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Its hard not to love a Lady Bug, but with the insect moving, a slight breeze and a Macro lens with very little depth of field, its tough to get enough in focus. Is there enough in focus to not be distracting? I love bokeh, but I am not sure the distance flower head at the top left is distracting or beneficial to the depth of the image?
I wanted to maintain the feel of softness these dainty flowers give. I felt like they were compelling enough as it was, but then the Lady Bug really adds something.
I’m always open to any and all critique of my images
Sigma 105 Macro f/2.8
ISO 64, f/9, 1/200
I was photographing wildflowers in a native plant garden in Big Sky, Montana when this Ladybug came along and explained a few things to me. She told me that not all flowers are as beneficial as native wildflowers. The insects that help pollinate wildflowers, have often adapted to feed from certain species. She told me that while invasive species are often pretty (think Ox-eye Daisy) that they crowd out native plants. Then she explained that this takes away not only space for wildflowers, but that it drastically reduces the biodiversity in a region. Insects don’t always know how to get to the nectar in flowers that don’t belong here so they disappear. Then the birds that rely on the insects can not find enough food for their young, so they move on or worse, experience a reduction in their population. I looked around and noticed that in just one tiny corner of this garden, I saw at least 10 different insects. There were Bumble Bees, Hoverflies and other harmless flying insects. I saw tiny blue butterflies and a few moths hiding down in the leaves. There were numerous other beetles with iridescent green backs. This is why it is so important to remove all invasive plants whenever you can and then just an importantly, do what you can to add plants and flowers to your landscaping. She explained to me that every member of a natural ecosystem is important. The tiniest aphid that feeds her kind is no less important than the Deer that graze the meadows or the tallest Fir Tree that provides shade on a hot summer day.
A stunning capture! Ladybugs are frustrating in the amount they move relative to their size, confounding focus and DOF. You nailed this one – quite enough DOF and wonderful detail, in lovely soft light. Gorgeous perch and BG, with subtle detail.
I think I could be very happy with a crop from the left to eliminate the OOF flower, or maybe clone over it with about 50% opacity from the BG to see how that might look. I want to keep my eye on the Ladybug and the flowers.
Your storybook commentary adds unexpected but appreciated context to your images in a very interesting and pleasing way.
As I read, I find myself imagining that you’re sitting there listening to her concerns about the environment she’s living in. I even find myself imagining that she’s using one of her legs to point at various elements as she speaks.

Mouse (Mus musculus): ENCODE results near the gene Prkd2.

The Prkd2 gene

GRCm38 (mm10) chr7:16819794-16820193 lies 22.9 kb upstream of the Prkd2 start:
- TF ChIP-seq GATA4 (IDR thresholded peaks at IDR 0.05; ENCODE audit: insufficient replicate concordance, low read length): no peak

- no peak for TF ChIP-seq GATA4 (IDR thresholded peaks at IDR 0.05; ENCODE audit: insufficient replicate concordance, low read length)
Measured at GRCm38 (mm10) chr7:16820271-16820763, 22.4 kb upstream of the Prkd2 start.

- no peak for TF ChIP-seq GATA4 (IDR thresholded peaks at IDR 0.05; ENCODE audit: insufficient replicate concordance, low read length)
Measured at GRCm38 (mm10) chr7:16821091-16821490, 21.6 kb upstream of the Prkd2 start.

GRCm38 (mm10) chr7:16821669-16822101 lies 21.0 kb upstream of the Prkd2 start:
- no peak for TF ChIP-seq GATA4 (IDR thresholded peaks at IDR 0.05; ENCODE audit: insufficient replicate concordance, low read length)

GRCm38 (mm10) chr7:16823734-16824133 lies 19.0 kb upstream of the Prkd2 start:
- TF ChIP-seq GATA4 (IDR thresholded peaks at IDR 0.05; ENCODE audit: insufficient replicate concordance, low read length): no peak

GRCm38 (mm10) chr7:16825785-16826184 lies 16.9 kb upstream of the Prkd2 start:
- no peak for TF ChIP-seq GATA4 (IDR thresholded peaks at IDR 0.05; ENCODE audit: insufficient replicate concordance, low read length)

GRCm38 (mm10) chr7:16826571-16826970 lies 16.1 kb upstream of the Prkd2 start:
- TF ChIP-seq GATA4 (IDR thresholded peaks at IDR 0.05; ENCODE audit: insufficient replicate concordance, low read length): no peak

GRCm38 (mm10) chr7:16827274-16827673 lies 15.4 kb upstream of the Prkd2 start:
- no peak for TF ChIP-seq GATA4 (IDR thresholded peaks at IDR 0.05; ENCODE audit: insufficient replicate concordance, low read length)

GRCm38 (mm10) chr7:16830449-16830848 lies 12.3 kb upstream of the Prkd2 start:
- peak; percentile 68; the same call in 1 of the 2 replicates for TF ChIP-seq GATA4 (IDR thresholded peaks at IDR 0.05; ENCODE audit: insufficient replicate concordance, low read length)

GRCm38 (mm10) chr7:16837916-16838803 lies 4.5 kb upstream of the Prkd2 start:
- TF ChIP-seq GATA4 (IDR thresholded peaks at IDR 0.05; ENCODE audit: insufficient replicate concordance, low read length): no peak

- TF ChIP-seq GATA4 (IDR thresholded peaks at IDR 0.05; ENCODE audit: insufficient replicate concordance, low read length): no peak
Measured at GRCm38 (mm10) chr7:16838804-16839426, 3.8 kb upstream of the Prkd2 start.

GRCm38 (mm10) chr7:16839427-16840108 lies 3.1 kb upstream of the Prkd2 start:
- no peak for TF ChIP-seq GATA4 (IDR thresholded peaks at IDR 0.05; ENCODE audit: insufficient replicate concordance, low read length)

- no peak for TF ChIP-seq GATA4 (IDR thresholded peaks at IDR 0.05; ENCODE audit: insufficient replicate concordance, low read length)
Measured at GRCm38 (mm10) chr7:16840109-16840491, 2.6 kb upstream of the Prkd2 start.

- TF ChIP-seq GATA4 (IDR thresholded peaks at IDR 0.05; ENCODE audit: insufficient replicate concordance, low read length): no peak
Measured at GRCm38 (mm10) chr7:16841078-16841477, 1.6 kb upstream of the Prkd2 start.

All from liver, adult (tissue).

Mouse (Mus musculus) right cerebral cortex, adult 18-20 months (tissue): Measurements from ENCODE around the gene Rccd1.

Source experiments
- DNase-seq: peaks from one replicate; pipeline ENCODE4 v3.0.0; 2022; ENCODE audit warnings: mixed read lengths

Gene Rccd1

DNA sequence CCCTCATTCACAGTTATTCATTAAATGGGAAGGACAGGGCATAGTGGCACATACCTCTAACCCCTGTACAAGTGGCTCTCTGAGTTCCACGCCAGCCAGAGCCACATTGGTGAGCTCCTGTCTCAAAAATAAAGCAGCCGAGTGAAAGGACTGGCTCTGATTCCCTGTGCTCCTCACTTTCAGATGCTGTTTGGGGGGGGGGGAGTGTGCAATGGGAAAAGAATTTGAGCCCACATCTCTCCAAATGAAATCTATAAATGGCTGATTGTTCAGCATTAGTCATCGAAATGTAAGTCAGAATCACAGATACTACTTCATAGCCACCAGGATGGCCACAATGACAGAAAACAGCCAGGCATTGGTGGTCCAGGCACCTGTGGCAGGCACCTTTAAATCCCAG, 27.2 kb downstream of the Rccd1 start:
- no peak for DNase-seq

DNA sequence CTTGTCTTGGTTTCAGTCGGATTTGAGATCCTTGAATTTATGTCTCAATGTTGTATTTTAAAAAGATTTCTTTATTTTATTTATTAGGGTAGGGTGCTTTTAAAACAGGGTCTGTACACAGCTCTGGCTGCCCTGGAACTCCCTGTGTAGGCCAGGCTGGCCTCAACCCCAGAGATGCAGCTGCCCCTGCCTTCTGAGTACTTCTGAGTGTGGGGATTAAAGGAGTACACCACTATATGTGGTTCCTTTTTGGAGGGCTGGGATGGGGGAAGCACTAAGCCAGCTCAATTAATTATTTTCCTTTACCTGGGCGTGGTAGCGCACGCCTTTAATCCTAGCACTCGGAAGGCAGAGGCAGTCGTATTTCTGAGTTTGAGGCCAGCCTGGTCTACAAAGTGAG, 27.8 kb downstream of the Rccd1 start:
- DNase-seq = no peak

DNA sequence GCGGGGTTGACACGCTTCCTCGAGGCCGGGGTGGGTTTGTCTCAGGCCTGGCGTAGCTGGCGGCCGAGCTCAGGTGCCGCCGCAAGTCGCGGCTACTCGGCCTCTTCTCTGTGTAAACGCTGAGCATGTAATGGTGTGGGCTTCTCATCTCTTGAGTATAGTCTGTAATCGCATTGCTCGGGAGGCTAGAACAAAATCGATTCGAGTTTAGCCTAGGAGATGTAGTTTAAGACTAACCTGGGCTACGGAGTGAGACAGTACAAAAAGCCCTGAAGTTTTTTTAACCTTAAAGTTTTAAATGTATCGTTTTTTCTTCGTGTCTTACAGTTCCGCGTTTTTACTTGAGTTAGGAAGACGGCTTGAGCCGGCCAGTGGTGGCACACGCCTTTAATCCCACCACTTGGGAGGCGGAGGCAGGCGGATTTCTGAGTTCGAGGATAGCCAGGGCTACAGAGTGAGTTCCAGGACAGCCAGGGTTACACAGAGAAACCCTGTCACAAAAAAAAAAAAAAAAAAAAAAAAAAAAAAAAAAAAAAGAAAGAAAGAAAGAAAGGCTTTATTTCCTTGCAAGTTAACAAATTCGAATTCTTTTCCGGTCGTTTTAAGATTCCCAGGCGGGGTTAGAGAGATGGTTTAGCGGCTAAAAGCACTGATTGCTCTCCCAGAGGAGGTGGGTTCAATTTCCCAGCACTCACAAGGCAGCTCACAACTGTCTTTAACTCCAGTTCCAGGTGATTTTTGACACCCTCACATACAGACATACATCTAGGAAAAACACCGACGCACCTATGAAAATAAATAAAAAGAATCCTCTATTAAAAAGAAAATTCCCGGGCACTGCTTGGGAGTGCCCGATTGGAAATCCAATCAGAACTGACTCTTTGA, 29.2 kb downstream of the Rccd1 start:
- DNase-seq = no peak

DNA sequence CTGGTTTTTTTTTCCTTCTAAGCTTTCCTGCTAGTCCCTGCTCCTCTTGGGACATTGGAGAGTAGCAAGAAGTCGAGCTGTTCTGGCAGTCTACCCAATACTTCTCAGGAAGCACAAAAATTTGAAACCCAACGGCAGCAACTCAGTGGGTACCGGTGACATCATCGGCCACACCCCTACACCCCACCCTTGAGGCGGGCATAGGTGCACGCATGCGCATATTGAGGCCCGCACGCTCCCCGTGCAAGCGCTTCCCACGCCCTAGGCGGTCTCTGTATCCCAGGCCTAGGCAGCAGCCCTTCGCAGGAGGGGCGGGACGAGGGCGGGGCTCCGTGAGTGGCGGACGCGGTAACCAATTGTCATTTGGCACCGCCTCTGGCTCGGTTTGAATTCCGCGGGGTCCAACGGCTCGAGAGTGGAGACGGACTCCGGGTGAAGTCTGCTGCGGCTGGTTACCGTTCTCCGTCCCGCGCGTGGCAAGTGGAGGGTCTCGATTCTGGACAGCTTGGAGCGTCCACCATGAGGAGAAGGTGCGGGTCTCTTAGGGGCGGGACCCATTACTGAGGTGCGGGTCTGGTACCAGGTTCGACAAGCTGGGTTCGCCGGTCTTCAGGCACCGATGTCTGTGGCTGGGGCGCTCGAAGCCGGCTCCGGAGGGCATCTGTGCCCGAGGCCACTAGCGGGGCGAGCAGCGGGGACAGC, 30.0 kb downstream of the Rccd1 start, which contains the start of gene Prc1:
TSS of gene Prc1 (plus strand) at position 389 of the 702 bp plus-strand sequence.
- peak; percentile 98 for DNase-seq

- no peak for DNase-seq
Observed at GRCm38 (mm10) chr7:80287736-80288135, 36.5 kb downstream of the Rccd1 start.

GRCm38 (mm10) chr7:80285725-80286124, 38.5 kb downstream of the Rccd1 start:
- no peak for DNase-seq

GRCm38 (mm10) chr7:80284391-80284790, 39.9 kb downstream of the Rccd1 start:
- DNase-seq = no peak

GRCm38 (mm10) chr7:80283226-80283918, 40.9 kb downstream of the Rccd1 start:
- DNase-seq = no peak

From her perspective, she sees you as a reporter that can get her message out to the masses and she’s hoping that she will see widespread awareness and positive change in her lifetime.
Now what was it you were asking about the image?
Oh yeah, right!
“Is there enough in focus to not be distracting?”
The lady’s head is all in focus, her wing covers are mostly in focus and the immediate area around her left side is all in focus, the transition between in focus and out of focus is very mild and drawn out so I feel that it all looks very natural and pleasing in my view.
So the answer to your first question is “Absolutely”
“I love bokeh, but I am not sure the distance flower head at the top left is distracting or beneficial to the depth of the image?”
You are questioning this element yourself which tells me that deep down it bothers you, so, just follow your instincts is my answer to your second question.
And since the lady is the “Speaker” in this informative interview, maybe she should be somewhat centered, maybe not perfectly centered but something like the following crop?
Wonderful lighting BTW!
I enjoyed learning from this stately lady through your unbiased reporting, I’ll do my best to help “Spread Her Message”
Funny how the world defaults to “he” with just about everything, but not these. And after A Bug’s Life with Denis Leary playing a ladybug, I just can’t think of them any other way. Priceless portrayal.
Anyway…these little ones are quick and ferocious predators. I’ve only successfully shot them a couple of times and once when one was eating. So great job catching it in a nice pose and with such lovely contrasting flowers. I think the removal of the OOF back flower makes the image more harmonious, but it wasn’t a terrible distraction given the color and placement of the bug.
That said, many “ladybugs” in the US these days are the introduced/invasive Asian beetle. They gather in large numbers around the spring and fall solstices and are a major problem. Almost nothing eats them, but they devour anything they can catch. Looks like you have an actual native beetle here, so woo hoo!
Here’s a nice website I found explaining the difference -
A very nice image of one of my favorite bugs, and an excellent writeup to go with it. I think I like the crop that @Merv did as it does bring her more center attention, bringing her even closer in view. They are difficult to photograph as someone else has stated, so koodoos to you for such a great shot. What needs to be sharp is, and on a fast moving tiny bug, that isn’t easy.
Thanks @_Kris ! I definitely had to make sure this was a native species! I’m super conscious of trying not to share images of invasive species. I’m also vary careful to be a bit ambiguous about the sex of a creature unless it is obvious, and just to be different will often use the feminine pronouns. Nearly as I can tell this is a 7-spotted Lady Bug.